This, then, was a Kyrie that to a ninth-century writer looked normal, consisting as it did of a traditional Greek acclamation amplified with newer and more specific Latin ones.

Evidence concerning chronology—the age of sources, the testimony of early witnesses—counts as “external” evidence. There is “internal” evidence, too, on behalf of the primacy of texted Kyries—that is, evidence based on observation of the musical artifacts themselves (or rather, their appearance in the manuscripts we have). If the texts in the texted Kyries are indeed prosulas—that is, words added to a preexisting melismatic chant—then why is the short neuma on eleison left “unprosulated” every time? Would it not be more plausible to assume that the regular alternation of syllabic and neumatic prosody was part of the original conception? In the case of Cunctipotens genitor, the texted form must have come first for the additional reason that the text is in verse, not prose. What is not prose is no prosula. Less tautologically, there is little likelihood that the notes of a preexisting melisma will by chance accommodate the strict requirements of poetic scansion.

It has been suggested that the reason for the appearance of texted and melismatic Kyrie melodies side by side has to do with the state of notation in the tenth century, when the neumes had been well established, but the staff had yet to be invented. The syllabic notation was necessary in order to show which syllables were sung to which notes; but the melismatic notation, in which the various neume shapes indicated rise and fall much better than single notes could do, was necessary in order to record the melodies’ contour accurately enough to serve even a rudimentary mnemonic purpose. The same double-entry procedure is found in early sequence manuscripts. Both the syllabic sequence melody and a melismatic counterpart, conventionally texted Alleluia, are frequently found side by side, or else in consecutive sections of the book. The assumption that these melismatic tunes were in every case preexisting sequentia melismas, to which the words of the sequence were later added, has been questioned on the same grounds of chronology as in the case of the Kyries, and this has led to a thorough revision of the history of the sequence.4 It was probably cases like these, where double notation was necessary in order to convey all the needed information, that made it urgent to find a way of conveying all the information at once. This, in short, may have been the necessity that mothered the invention of the staff.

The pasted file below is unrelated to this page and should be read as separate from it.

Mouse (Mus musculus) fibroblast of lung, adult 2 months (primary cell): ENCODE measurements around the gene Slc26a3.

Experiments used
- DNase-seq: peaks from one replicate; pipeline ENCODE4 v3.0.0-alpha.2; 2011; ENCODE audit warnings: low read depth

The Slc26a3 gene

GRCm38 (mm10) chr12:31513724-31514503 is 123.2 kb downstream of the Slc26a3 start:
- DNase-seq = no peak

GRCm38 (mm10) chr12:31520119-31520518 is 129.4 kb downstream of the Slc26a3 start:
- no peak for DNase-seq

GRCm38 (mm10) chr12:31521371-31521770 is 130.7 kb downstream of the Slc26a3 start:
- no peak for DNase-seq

Notes:

(4) The chief questioner is Richard Crocker, in The Early Medieval Sequence.

Citation (MLA):
Richard Taruskin. "Chapter 2 New Styles and Forms." The Oxford History of Western Music. Oxford University Press. New York, USA. n.d. Web. 19 Aug. 2019. <https://www.oxfordwesternmusic.com/view/Volume1/actrade-9780195384819-div1-002008.xml>.
Citation (APA):
Taruskin, R. (n.d.). Chapter 2 New Styles and Forms. In Oxford University Press, Music from the Earliest Notations to the Sixteenth Century. New York, USA. Retrieved 19 Aug. 2019, from https://www.oxfordwesternmusic.com/view/Volume1/actrade-9780195384819-div1-002008.xml
Citation (Chicago):
Richard Taruskin. "Chapter 2 New Styles and Forms." In Music from the Earliest Notations to the Sixteenth Century, Oxford University Press. (New York, USA, n.d.). Retrieved 19 Aug. 2019, from https://www.oxfordwesternmusic.com/view/Volume1/actrade-9780195384819-div1-002008.xml